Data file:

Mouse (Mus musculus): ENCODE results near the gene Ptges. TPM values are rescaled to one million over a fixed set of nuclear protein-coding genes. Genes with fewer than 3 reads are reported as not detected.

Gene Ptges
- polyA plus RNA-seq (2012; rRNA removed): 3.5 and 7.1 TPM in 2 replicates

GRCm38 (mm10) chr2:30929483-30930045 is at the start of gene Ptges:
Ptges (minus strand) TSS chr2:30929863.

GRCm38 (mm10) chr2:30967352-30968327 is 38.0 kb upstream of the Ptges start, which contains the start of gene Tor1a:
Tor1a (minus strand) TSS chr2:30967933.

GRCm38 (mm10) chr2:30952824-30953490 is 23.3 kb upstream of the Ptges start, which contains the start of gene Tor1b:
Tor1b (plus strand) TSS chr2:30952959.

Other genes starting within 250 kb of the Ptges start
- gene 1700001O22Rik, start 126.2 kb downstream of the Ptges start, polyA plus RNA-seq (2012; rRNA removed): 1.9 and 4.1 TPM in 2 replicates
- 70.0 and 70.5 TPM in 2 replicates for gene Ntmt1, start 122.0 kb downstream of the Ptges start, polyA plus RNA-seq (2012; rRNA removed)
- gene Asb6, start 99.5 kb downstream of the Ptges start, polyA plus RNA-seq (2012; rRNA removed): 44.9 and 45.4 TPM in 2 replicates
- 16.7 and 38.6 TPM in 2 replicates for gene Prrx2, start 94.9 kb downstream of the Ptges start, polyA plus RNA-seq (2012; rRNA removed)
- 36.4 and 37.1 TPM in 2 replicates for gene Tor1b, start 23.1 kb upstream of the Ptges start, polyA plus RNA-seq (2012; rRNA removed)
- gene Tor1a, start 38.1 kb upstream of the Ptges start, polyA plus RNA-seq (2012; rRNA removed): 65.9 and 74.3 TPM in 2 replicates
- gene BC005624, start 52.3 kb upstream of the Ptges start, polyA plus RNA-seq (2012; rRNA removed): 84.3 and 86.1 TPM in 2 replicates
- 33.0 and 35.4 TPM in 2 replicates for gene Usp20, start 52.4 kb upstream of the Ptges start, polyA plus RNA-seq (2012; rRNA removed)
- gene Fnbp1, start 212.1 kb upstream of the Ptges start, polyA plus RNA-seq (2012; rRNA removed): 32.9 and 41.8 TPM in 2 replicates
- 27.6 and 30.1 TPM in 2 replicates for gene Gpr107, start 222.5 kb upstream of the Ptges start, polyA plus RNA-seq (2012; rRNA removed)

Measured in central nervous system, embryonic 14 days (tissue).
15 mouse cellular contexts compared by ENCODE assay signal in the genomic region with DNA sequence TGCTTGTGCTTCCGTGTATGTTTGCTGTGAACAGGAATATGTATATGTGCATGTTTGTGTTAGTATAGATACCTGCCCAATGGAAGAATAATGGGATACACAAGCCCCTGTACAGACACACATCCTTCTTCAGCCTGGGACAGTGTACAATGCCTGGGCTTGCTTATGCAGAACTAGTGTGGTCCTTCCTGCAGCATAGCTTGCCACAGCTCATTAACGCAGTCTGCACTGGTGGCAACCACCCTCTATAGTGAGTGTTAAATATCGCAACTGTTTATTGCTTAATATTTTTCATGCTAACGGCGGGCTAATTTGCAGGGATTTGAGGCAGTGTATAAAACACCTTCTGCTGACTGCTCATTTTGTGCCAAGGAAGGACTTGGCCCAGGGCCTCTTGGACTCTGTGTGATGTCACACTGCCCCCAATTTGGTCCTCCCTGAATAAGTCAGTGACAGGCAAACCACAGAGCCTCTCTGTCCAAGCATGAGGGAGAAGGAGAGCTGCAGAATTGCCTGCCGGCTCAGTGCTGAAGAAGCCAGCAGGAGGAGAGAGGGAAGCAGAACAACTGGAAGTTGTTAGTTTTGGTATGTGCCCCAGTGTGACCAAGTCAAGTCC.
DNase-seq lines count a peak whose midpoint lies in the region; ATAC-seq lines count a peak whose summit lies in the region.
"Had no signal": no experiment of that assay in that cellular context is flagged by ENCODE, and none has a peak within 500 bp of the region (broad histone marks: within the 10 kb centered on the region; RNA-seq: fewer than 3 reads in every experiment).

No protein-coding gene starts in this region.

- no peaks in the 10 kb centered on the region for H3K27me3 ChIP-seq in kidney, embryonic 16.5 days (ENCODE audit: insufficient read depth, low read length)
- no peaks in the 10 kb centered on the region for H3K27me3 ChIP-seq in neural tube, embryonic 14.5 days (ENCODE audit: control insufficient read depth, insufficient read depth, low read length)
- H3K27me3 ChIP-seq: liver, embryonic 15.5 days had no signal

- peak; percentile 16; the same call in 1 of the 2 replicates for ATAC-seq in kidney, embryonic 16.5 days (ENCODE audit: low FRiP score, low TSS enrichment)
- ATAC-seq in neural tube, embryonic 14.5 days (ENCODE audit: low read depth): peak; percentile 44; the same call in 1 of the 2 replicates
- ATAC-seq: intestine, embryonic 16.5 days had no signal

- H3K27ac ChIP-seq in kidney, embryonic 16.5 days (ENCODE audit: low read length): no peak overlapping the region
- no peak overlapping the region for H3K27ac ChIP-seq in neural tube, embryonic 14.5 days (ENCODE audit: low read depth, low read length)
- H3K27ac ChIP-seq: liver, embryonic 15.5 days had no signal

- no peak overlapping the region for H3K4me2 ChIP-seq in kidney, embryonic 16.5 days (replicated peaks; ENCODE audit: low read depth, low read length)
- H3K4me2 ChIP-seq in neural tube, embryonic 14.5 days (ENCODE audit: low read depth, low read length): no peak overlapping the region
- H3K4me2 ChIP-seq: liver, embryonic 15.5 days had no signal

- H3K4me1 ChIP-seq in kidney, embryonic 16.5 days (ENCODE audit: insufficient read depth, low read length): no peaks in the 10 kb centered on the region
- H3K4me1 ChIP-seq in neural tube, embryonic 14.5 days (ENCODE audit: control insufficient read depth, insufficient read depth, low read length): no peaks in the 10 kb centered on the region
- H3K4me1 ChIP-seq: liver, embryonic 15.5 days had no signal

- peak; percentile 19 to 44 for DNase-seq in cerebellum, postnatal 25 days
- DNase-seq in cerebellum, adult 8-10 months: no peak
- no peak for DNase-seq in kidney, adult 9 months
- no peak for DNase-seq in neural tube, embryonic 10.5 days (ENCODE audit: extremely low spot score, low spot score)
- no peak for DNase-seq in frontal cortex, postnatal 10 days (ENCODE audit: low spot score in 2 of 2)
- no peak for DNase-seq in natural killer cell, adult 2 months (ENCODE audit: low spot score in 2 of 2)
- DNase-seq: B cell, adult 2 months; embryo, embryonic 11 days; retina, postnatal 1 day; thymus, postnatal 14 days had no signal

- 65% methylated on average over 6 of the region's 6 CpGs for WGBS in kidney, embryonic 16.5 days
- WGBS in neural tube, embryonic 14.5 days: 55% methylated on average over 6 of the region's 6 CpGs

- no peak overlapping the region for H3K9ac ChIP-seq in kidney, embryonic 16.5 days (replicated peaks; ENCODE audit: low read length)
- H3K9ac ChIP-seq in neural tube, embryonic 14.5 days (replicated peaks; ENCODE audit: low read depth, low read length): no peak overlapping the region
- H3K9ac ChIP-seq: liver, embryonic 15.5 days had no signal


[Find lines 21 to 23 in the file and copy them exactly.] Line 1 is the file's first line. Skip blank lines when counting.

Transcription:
Measured in central nervous system, embryonic 14 days (tissue).
15 mouse cellular contexts compared by ENCODE assay signal in the genomic region with DNA sequence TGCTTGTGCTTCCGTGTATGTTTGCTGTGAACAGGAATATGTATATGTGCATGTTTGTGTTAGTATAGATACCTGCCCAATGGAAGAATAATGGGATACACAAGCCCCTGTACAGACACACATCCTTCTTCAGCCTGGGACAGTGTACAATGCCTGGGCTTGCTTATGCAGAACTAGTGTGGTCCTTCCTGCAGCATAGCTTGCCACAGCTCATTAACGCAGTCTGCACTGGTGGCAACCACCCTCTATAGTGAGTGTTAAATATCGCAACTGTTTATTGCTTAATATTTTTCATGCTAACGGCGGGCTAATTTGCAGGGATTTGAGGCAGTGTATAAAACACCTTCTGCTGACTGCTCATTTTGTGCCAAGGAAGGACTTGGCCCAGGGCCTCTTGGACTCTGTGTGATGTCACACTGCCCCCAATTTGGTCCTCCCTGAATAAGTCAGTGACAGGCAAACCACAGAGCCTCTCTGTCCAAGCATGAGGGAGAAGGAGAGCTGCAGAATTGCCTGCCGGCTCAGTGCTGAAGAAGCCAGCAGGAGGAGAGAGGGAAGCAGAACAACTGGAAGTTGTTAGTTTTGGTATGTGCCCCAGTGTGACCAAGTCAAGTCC.
DNase-seq lines count a peak whose midpoint lies in the region; ATAC-seq lines count a peak whose summit lies in the region.